In the spring of 1914 Einstein arrived in Berlin to take up his new position at the Prussian Academy of Sciences. During the next 3 years he completed the general theory of relativity, surely the high point of his scientific life: the "years of anxious searching in the dark" had led to the "final emergence into the light," as he described it.
His writings on relativity in this volume include his popular exposition of the special and general theories, first published in 1917 and still a valuable account for the general reader.
His major clarification of the quantum theory of radiation appears here as well, along with his lesser-known contribution to the formulation of quantum conditions and the papers describing his only experimental investigation, a study of Ampere's molecular currents, which he carried out with the Dutch physicist W. J. de Haas.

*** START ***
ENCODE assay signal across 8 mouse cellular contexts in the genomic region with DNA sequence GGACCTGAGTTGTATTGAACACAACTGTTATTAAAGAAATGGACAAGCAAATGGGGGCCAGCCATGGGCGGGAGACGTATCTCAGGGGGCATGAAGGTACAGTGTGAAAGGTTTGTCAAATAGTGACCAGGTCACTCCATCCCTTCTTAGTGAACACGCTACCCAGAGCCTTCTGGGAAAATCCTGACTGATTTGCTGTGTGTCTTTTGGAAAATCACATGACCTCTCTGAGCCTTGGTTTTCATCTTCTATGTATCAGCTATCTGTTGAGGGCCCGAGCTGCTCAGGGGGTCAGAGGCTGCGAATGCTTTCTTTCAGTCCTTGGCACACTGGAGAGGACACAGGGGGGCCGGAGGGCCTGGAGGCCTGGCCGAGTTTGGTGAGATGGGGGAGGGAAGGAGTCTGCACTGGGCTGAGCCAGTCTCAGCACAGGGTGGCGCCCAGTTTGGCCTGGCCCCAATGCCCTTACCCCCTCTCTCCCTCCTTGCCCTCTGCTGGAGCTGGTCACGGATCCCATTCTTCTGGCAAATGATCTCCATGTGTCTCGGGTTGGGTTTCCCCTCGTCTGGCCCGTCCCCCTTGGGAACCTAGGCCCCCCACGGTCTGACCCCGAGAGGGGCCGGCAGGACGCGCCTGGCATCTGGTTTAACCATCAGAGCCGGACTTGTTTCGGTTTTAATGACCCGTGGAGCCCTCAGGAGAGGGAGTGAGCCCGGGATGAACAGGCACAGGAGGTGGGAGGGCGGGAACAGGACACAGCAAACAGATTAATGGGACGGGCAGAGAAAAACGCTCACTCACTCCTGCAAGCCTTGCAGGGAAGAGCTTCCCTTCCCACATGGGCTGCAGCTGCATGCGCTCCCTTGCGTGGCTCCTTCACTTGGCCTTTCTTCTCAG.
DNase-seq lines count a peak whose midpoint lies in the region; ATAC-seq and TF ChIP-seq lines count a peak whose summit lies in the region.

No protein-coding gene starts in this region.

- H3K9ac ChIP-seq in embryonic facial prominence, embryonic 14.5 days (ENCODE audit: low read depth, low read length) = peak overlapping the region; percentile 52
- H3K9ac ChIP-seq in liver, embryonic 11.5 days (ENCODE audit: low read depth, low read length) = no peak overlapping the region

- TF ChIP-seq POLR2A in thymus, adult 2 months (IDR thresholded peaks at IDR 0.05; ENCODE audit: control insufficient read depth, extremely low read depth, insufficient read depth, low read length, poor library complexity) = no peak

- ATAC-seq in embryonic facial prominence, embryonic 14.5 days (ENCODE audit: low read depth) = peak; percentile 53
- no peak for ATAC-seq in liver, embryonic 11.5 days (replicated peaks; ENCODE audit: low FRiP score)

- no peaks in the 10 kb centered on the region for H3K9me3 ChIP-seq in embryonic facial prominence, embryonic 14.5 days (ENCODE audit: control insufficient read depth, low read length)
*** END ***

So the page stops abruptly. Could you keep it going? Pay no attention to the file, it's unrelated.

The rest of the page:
Before World War I, Einstein had never expressed his views on nonscientific subjects. Yet now he signed an "Appeal to Europeans," urging an immediate end to hostilities and a joint effort toward the goal of European unity. Two other public statements by Einstein and a number of important obituaries that he wrote in this period round out the volume.